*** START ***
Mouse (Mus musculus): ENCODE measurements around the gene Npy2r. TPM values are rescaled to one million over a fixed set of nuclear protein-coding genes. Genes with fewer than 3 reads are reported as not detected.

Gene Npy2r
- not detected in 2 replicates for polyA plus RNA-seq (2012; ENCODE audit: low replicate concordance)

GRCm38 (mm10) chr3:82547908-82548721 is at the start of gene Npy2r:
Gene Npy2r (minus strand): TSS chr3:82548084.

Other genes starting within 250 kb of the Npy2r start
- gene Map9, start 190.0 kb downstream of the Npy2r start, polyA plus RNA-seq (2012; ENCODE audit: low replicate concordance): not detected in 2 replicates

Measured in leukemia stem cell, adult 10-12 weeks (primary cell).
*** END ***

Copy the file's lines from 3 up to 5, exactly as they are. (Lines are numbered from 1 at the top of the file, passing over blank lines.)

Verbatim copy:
- not detected in 2 replicates for polyA plus RNA-seq (2012; ENCODE audit: low replicate concordance)

GRCm38 (mm10) chr3:82547908-82548721 is at the start of gene Npy2r:
Gene Npy2r (minus strand): TSS chr3:82548084.